One of the most frequent questions asked by individuals who have read Lethal Decisions is, “Are there not institutional and government oversight committees that review the priorities for clinical research as well as the ethical and scientific standards that govern their conduct?” The answer is theoretically yes, but there are exceptions. Failures are many and some of them have been particularly egregious, resulting in the public apologies to those who have been wronged from US Presidents Clinton and Obama (Timeline of Ethics in Clinical Research, Ghosts of Tuskegee)
The official mission of National Institutes of Health (NIH) is, “…to acquire new knowledge to help prevent, detect, diagnose, and treat disease and disability.” NIH is composed of 27 different Institutes and Centers with individual research agendas and an annual research budget of more than $30 billion. The funds are allocated to intramural research (research conducted within and by NIH itself) and extramural research (research conducted by research organizations and individuals within academic institutions). With so much research conducted by large numbers of individuals, organizations, and academic institutions, and with such large amounts of funding devoted to clinical research, it is unfortunately relatively easy to identify specific research studies that fail to conform to the stated mission of NIH.
It is true that institutional review boards (IRBs) have been established to review, approve, and monitor clinical research involving humans but the sheer volume of new research protocols and the lack of expertise of individual IRBs to provide adequate ethical and scientific review assures that many clinical research protocols will be approved that violate ethical and scientific principles. (Are IRBs Uninformed About Informed Consents)
Since review boards are most often within the same institutions that are applying for research funds, and since they indirectly or directly benefit from the funds through overhead costs, there is an inherent conflict of interest in the approval process. The amount of money obtained from NIH for indirect (overhead) costs is significant reaching hundreds of millions of dollars for individual institutions and more than 5 billion total in 2013. The percentage of indirect costs range from 20% to as much as 103%. It would be difficult to believe that this amount of money would not influence the approval process of clinical research. Added to the influence of the amount of funding is the influence of prestigious researchers and institutions.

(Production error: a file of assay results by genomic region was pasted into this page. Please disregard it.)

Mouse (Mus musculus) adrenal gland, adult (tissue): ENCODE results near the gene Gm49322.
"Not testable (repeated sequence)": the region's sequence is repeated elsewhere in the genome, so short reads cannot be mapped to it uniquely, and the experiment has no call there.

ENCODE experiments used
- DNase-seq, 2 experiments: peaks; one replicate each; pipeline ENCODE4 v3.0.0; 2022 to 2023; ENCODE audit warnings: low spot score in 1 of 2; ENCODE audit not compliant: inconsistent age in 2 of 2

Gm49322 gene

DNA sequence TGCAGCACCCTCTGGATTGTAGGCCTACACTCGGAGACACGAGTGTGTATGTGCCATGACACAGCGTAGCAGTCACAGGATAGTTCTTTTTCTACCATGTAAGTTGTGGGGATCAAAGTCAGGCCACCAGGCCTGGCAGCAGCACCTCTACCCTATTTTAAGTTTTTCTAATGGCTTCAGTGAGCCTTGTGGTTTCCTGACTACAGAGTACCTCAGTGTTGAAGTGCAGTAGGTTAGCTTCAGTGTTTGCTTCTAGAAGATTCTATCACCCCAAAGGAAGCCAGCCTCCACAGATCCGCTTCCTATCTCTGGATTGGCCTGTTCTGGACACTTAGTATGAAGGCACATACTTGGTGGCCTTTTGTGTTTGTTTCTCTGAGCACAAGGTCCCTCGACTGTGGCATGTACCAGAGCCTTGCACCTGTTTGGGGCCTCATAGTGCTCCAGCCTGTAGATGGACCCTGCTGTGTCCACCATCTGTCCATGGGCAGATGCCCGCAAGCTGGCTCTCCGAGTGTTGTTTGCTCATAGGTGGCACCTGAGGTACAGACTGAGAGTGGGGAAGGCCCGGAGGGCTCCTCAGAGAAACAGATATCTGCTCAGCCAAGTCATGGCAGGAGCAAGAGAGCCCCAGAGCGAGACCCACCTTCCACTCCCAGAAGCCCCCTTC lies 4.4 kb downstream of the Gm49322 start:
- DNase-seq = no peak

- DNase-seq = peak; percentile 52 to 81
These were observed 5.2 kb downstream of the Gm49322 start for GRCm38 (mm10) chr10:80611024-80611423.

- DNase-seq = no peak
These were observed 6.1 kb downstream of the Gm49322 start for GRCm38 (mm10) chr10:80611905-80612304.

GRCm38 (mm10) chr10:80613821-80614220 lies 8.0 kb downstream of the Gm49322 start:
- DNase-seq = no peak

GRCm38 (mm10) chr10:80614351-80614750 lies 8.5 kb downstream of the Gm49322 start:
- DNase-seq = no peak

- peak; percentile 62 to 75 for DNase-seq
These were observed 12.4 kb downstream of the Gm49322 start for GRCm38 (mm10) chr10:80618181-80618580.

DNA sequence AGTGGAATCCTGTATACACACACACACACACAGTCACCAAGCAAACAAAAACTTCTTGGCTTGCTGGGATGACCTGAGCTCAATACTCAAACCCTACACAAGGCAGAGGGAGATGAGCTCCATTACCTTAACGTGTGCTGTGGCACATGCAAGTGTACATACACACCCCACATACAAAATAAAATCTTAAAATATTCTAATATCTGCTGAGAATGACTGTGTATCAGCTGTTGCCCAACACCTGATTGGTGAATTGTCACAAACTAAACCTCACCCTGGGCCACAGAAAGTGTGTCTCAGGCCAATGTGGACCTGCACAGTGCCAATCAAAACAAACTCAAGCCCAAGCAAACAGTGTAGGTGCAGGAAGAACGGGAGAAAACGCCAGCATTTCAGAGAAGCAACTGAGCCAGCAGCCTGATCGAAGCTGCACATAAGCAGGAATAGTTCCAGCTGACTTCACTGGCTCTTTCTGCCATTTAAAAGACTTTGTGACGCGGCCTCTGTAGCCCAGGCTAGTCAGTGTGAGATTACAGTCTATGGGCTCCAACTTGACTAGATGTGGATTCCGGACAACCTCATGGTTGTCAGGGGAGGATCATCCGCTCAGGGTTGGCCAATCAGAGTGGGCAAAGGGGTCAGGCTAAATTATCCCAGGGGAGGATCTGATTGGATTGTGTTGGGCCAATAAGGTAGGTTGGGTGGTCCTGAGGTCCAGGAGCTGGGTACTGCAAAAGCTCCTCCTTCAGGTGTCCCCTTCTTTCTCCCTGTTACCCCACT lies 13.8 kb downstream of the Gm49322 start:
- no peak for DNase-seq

All this is worrisome. Recently the priorities for deciding what clinical research is important and what research is duplicated or necessary have been called into question [2,3]. Further, some academics have questioned the validity of clinical research results indicating that many of the conclusions are false and cannot be replicated by other investigators . Whether this is a new phenomenon related to large increases in the availability of research funds and/or the proliferation of research discoveries as a result has not been thoroughly analyzed. Regardless of the cause, increasing pressure is put on IRBs to modify the criteria for ethical standards to facilitate more rapid approval while at the same time ignoring the fact that many IRBs do not have the expertise to conduct an adequate scientific review . (Institutional Review Boards, Are IRBs Uninformed About Informed Consents)
In Lethal Decisions we have identified specific instances where the scientific review and the ethical review of clinical research has failed and has resulted in exploitation of vulnerable women and children in poor countries. These have not reached a level of widespread public attention, and in spite of numerous attempts to obtain additional review by NIH, IRBs, and even the US Government Office of Human Research Protection, the insular nature of the current review process virtually excludes public scrutiny. Solutions are available, the most important of which are to avoid conflict of interest and ensure that the expertise of the IRBs is sufficient to provide credible ethical and scientific evaluation. Rather than the current institutional review board process it is likely that independent review boards, unaffiliated with the academic instruction seeking approval, will be required.
 Ledford H. Indirect costs: keeping the lights on. Nature 2014; 515(7527): 326-9.
 Begley CG, Buchan AM, Dirnagl U. Robust research: Institutions must do their part for reproducibility. Nature 2015; 525(7567): 25-7.
 Begley CG, Ellis LM. Drug development: Raise standards for preclinical cancer research. Nature 2012; 483(7391): 531-3.
 Ioannidis JP. Acknowledging and Overcoming Nonreproducibility in Basic and Preclinical Research. Jama 2017.
 Faden RR, Beauchamp TL, Kass NE. Informed consent for comparative effectiveness trials. N Engl J Med 2014; 370(20): 1959-60.